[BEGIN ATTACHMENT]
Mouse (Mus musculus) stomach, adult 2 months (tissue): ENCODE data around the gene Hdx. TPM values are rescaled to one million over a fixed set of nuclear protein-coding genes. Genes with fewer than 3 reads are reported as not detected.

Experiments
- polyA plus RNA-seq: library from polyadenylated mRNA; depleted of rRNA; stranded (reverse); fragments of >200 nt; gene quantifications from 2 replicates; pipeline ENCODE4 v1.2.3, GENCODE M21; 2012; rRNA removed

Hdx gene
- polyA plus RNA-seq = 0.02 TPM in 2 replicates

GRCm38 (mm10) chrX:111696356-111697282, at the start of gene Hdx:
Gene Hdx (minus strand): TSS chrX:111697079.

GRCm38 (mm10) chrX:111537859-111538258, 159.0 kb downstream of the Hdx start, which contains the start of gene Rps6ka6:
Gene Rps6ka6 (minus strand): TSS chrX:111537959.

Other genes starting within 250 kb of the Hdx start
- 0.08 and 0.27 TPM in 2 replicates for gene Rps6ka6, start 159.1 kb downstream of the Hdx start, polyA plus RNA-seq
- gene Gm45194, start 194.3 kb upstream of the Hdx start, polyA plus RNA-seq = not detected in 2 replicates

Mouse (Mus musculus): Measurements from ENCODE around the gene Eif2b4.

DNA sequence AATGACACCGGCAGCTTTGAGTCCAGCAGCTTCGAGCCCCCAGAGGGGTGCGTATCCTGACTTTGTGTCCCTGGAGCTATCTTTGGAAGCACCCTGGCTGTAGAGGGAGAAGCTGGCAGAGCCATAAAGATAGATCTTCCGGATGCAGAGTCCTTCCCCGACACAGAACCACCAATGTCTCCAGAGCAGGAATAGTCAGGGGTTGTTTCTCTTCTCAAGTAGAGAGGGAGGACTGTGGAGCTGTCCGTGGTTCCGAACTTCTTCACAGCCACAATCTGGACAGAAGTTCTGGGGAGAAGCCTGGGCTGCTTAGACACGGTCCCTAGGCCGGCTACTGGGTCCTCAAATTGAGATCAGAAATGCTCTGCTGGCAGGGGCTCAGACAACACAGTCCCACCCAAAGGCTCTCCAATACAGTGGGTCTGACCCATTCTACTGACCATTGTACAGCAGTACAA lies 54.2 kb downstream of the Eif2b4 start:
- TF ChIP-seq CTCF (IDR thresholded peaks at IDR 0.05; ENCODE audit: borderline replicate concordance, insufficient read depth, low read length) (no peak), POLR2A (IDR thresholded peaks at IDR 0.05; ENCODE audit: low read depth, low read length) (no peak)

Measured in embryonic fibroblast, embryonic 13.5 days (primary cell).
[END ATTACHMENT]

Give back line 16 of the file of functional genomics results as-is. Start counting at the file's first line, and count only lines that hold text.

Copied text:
Measured in embryonic fibroblast, embryonic 13.5 days (primary cell).